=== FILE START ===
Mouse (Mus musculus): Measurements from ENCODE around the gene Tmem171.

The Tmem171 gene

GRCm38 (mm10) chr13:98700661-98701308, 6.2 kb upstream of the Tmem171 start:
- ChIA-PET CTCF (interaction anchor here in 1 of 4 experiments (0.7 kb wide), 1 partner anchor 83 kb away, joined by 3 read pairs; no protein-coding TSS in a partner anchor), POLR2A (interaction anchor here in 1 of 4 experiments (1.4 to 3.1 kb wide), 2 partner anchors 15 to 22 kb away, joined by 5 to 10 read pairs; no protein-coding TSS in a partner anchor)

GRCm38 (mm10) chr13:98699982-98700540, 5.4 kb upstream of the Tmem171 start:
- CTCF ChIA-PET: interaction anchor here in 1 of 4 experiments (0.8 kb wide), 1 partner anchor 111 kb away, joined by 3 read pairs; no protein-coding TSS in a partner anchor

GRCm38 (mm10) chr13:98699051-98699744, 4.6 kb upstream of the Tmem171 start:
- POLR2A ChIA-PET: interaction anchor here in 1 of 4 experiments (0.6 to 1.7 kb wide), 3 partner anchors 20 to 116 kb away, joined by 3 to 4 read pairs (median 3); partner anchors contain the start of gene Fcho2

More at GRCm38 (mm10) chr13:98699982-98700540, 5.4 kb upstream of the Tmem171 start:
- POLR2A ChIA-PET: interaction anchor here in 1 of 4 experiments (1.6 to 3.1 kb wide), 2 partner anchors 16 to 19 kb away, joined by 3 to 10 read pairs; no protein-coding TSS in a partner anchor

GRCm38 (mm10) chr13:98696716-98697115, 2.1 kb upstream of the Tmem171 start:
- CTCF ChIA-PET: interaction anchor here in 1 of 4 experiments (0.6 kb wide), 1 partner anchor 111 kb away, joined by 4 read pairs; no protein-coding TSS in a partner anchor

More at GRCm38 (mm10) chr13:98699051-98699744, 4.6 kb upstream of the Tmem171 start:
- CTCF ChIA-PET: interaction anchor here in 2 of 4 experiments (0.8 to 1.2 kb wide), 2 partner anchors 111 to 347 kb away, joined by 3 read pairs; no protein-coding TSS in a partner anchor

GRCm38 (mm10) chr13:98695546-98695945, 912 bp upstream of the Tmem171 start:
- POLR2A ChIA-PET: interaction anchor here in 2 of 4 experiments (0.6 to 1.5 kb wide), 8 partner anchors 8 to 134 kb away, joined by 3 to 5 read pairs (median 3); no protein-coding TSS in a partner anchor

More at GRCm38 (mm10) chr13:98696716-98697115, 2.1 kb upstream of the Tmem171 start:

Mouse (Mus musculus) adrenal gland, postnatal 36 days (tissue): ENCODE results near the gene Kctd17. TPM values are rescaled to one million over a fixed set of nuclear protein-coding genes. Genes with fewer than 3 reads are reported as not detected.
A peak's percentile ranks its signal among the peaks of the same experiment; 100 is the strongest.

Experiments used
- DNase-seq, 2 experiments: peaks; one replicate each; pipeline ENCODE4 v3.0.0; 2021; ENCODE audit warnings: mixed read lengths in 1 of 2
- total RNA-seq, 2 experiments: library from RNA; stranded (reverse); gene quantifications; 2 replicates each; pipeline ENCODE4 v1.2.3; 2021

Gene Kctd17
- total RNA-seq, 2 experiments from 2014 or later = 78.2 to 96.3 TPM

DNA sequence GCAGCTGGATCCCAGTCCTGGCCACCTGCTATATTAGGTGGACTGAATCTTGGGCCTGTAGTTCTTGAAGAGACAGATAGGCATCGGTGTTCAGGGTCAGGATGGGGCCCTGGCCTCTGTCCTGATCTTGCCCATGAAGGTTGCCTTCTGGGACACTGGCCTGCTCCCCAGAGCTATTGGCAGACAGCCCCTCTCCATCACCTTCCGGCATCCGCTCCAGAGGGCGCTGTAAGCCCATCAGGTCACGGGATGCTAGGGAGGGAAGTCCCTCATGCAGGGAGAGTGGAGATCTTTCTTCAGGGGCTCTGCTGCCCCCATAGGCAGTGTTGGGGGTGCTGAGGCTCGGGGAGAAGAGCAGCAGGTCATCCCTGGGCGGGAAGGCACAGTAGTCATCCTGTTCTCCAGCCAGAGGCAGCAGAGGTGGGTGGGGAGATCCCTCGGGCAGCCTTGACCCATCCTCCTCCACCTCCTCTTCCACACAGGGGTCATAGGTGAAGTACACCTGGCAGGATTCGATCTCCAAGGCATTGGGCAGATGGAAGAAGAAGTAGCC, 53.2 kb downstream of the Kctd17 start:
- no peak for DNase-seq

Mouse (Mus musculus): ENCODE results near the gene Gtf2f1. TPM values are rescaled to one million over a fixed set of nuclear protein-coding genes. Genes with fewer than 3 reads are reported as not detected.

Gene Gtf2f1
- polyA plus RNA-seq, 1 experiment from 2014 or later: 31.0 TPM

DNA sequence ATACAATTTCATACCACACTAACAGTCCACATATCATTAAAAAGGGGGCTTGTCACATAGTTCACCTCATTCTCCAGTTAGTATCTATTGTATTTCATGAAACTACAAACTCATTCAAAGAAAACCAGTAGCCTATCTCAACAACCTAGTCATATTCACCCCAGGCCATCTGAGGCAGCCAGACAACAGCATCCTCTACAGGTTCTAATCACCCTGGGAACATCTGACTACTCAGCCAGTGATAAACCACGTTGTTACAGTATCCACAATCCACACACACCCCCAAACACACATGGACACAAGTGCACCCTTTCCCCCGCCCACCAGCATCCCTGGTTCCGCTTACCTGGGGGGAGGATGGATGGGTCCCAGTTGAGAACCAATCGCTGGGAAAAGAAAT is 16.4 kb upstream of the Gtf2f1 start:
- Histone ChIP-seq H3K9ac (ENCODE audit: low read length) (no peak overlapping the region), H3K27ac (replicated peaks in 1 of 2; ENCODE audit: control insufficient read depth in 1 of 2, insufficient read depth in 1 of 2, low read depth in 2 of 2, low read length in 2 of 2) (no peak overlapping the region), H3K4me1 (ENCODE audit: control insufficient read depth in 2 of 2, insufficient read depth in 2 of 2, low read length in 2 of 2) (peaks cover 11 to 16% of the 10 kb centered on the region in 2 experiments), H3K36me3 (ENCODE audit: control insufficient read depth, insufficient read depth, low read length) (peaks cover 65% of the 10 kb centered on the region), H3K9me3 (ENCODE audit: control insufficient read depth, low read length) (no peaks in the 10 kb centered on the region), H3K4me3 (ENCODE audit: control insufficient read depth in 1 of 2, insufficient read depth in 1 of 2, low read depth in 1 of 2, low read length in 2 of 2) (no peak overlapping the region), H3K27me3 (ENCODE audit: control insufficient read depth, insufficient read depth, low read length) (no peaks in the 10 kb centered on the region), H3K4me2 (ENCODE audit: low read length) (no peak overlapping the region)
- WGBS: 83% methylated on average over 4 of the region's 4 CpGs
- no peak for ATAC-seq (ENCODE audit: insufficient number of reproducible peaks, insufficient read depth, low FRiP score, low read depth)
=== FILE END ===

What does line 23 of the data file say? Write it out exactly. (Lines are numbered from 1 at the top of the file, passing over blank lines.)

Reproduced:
Gene Kctd17